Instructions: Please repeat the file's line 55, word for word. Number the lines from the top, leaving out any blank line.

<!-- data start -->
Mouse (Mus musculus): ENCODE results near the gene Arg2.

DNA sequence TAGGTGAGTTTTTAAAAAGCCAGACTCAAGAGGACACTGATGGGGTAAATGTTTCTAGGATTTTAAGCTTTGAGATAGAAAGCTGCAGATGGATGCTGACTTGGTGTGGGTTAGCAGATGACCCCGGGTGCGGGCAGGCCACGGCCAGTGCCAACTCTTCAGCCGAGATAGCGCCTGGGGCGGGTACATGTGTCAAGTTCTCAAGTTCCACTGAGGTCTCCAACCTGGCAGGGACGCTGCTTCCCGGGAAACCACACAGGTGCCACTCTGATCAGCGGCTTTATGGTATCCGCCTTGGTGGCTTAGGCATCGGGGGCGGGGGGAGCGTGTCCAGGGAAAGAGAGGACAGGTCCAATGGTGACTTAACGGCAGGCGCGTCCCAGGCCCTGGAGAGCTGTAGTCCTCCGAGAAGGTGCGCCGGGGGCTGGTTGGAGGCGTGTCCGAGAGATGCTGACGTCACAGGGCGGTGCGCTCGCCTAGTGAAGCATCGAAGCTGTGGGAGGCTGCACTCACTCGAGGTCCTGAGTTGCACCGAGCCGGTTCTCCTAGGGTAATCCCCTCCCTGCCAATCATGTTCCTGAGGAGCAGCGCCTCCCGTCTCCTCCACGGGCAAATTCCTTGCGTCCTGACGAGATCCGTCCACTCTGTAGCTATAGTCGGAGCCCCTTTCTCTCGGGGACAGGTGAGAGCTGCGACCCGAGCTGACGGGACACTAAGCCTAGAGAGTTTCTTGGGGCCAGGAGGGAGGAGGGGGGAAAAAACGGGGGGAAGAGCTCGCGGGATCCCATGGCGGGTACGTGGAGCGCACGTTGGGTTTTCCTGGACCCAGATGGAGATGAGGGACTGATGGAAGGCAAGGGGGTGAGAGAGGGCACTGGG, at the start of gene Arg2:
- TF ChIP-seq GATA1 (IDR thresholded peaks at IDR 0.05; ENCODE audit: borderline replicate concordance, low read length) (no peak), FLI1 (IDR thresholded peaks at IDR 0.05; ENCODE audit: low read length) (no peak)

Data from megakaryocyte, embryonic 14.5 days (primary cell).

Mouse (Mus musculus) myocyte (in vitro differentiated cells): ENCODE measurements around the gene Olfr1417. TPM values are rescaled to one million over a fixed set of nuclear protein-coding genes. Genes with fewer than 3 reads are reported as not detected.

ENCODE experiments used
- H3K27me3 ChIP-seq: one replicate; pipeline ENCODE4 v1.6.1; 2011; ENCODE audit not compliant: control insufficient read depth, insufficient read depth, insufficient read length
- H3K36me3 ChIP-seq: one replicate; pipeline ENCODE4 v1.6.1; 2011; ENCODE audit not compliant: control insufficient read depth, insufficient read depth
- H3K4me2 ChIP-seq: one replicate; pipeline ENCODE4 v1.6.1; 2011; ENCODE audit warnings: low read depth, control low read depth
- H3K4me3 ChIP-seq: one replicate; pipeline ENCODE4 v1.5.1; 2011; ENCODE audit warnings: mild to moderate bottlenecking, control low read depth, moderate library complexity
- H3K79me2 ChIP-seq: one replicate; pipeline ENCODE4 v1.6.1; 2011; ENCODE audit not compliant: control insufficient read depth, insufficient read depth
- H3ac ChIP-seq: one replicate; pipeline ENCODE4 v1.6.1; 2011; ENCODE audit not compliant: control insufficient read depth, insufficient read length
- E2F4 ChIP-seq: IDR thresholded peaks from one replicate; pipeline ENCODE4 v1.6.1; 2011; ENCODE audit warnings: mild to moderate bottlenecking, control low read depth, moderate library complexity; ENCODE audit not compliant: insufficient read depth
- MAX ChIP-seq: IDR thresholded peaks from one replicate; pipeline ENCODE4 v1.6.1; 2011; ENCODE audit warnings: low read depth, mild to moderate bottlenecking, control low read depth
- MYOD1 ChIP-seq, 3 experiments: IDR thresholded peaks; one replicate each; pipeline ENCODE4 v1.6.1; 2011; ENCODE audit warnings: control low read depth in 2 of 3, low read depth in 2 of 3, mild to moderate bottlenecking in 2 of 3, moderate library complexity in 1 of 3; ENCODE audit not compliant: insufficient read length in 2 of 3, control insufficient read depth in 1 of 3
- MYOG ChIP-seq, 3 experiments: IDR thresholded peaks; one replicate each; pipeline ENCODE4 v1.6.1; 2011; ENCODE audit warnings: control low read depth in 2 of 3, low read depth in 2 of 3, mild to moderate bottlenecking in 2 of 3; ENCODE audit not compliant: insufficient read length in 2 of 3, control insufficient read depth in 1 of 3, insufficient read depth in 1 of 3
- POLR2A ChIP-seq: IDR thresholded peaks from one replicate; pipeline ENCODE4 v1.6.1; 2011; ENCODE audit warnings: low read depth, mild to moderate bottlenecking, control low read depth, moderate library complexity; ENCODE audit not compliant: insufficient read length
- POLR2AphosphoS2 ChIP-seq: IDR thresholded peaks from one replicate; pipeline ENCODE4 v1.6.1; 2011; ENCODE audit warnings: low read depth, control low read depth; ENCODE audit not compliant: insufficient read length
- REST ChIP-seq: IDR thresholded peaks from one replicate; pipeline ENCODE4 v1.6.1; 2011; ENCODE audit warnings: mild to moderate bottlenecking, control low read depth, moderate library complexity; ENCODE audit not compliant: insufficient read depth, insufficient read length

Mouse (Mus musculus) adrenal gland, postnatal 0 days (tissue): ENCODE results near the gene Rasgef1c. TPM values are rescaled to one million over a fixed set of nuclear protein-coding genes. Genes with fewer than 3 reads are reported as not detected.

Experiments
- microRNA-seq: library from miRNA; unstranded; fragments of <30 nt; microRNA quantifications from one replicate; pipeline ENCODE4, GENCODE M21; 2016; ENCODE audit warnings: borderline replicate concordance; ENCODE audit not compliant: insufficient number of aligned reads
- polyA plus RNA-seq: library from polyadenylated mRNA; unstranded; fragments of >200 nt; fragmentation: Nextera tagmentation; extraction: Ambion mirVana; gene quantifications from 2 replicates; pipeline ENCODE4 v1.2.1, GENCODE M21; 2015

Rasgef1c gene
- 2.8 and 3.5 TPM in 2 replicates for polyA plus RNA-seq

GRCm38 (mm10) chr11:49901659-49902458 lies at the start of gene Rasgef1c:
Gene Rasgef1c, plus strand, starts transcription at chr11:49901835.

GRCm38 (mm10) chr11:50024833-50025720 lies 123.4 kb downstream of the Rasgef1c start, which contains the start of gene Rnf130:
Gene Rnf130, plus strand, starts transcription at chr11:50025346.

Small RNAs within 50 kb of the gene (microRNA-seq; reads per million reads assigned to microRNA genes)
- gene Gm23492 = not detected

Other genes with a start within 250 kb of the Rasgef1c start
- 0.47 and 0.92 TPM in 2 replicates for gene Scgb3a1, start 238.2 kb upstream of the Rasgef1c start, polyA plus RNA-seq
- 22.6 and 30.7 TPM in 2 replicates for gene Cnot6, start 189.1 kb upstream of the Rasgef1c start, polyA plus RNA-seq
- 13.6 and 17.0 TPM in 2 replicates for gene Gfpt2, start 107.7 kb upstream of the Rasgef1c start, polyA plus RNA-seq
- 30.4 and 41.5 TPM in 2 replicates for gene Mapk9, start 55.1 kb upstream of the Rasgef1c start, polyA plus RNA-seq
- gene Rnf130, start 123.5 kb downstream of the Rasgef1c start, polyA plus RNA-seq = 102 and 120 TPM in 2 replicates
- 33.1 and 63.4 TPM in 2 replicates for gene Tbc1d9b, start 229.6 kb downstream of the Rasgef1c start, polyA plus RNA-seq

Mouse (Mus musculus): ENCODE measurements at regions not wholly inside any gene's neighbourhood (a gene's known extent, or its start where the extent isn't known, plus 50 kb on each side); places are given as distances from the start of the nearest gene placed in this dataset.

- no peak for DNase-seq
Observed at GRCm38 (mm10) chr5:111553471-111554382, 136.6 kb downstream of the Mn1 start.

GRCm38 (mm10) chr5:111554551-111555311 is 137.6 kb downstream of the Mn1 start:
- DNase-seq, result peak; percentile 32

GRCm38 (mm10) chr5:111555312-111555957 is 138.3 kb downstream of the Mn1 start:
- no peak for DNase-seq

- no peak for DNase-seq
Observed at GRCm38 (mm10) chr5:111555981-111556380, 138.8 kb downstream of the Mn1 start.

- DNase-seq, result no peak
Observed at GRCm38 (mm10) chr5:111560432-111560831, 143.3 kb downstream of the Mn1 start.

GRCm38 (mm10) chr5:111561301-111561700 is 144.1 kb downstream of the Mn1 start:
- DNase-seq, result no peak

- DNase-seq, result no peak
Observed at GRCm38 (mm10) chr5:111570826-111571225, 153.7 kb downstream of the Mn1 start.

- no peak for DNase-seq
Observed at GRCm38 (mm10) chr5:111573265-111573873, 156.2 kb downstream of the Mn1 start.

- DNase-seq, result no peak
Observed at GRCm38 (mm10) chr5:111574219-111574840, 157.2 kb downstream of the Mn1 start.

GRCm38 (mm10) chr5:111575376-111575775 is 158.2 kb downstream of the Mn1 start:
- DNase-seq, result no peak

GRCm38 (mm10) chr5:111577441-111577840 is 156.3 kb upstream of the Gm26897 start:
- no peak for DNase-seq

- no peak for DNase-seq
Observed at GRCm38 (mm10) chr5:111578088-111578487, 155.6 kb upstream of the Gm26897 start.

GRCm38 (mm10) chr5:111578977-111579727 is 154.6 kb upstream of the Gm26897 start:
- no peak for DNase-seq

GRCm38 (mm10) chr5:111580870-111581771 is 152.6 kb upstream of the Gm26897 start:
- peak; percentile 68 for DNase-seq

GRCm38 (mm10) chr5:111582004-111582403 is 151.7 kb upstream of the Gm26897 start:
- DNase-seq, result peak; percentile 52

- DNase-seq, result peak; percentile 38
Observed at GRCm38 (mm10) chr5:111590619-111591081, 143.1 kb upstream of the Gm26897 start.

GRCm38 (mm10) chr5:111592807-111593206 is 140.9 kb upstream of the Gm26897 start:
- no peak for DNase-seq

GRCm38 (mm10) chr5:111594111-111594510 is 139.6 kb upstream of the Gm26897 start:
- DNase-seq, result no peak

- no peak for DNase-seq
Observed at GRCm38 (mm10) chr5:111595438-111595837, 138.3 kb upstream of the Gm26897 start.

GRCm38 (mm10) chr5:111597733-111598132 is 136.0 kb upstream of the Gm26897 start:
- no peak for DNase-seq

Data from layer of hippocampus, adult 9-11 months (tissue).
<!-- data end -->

Observed at GRCm38 (mm10) chr5:111573265-111573873, 156.2 kb downstream of the Mn1 start.